It’s Torture Lite for the Kiddie Set

How appropriate. Just as Congress passes the Torquemada Act and we hear that the head of the GOP Missing and Exploited Kids Caucus is a known (to the GOP anyway) sexual predator, we get this headline in the New York Times on Saturday: “In Many Public Schools, the Paddle Is No Relic.”

“[…] used properly, along with other punishments, a few pops can help turn a school around.” So says Anthony Price, the Principal from Fort Worth, Texas, who poses menacingly with his Migthy Spatula of Redemption (hat tip to the General for that one) on the NYT cover. Is it just me, or does it sound like Mr. Price fully embraces the culture of compassionate conservatism, the same culture that says “used properly, along with other weapons, a few cluster bombs can help turn the Middle East around”? Other than their big donors, did current-day Republicans ever see a human being they didn’t want to kill, molest, maim, cheat or at the very least humiliate?

I’m not claiming to know anything about Mr. Price’s personal politics. I’m just saying that he’s echoing a sadly familiar mindset that currently runs things around here.

But of course; just because the rest of the civilized world (even the British, who for the longest time held some sick pride in caning their school kids) has come to realize that beating kids into submission is, well, counterproductive and wrong, doesn’t mean that we here in the United States of Ignorance and Denial shouldn’t continue to try to whack our way to compliance and comprehension. No Child Left Unharmed and all that.

Tina Morgan, who works on a highway crew in rural North Carolina, gave permission for her son to be paddled in his North Carolina middle school. But she said she was unprepared for Travis, now 12, to come home with a backside that was a florid kaleidoscope of plums and lemons and blood oranges.

“This boy might need a blistering now and then, with his knucklehead,” Ms. Morgan said, swatting at him playfully, but she added that she never wanted him to be beaten like that. “I’ve decided, we’ve got to get corporal punishment out of the schools.”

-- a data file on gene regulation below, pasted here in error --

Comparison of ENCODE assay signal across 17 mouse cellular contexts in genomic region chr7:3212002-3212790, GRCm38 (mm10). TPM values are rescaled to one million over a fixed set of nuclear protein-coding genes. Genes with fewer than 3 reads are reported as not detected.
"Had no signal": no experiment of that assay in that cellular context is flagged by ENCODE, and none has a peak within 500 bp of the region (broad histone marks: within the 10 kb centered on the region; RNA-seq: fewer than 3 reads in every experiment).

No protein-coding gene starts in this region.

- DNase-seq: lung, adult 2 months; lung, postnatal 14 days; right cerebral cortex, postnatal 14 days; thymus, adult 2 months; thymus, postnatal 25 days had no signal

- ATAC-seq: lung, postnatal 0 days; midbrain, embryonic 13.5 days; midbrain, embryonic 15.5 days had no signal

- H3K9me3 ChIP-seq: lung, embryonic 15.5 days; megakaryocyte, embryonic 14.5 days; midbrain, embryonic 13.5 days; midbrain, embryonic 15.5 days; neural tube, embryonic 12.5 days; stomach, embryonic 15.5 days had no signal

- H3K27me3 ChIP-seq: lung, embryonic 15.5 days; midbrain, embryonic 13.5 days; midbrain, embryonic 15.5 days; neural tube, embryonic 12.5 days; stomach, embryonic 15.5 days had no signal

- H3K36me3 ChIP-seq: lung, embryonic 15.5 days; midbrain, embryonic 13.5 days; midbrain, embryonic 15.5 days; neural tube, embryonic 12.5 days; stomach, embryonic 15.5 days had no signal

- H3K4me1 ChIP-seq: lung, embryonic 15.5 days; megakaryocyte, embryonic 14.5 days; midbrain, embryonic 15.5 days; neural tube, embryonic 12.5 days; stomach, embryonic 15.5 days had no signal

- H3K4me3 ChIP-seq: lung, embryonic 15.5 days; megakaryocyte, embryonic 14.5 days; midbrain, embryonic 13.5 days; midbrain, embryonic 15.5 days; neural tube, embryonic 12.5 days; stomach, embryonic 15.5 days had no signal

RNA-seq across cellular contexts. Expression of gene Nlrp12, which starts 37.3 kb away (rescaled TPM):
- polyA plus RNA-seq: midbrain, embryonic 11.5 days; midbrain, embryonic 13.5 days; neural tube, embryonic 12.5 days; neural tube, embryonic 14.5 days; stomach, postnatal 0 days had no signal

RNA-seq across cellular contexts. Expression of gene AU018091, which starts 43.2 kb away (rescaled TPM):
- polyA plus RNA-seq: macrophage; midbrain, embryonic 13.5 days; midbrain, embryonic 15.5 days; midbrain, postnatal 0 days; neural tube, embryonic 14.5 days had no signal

Good for Tina for seeing the light; let’s assume she didn’t really think thru the whole notion of corporal punishment before she allowed her “knucklehead” son to test it with his own body. I mean, other than the sadly deranged Bible thumpers who take the “spare the rod…” nonsense at face value simply because it appears in their favorite fairy tale, what parent signs a piece of paper that says: “yes, you as an authority figure may beat up my kid?” What’s the kid to think of his parents when he realizes that they’ve authorized the humiliation and pain that he or she is put thru at school?

I much prefer this notion, from the Christian Science Monitor (quoted here):

The fundamental need of American education is to find ways of engaging today’s children in the thrill of learning. Fear of pain has no place in that process.

And this one from none other than Dr. Spock (quoted here):

If we are ever to turn toward a kindlier society and a safer world, a revulsion against the physical punishment of children would be a good place to start.

The National Coalition to Abolish Corporate Punishment in Schools has more, as does this piece. Corporal punishment of kids in any setting is abhorrent, barbaric and plain ol’ wrong. Moreover, studies have shown that corporal punishment leads to lower IQs, psychological disorders later in life, more aggressive behavior and acceptance of more aggressive behavior, including support for the death penalty. In short, beating kids in school increases the risk of them turning into Republicans later in life. That  alone, I would argue, should be reason enough to oppose the practice.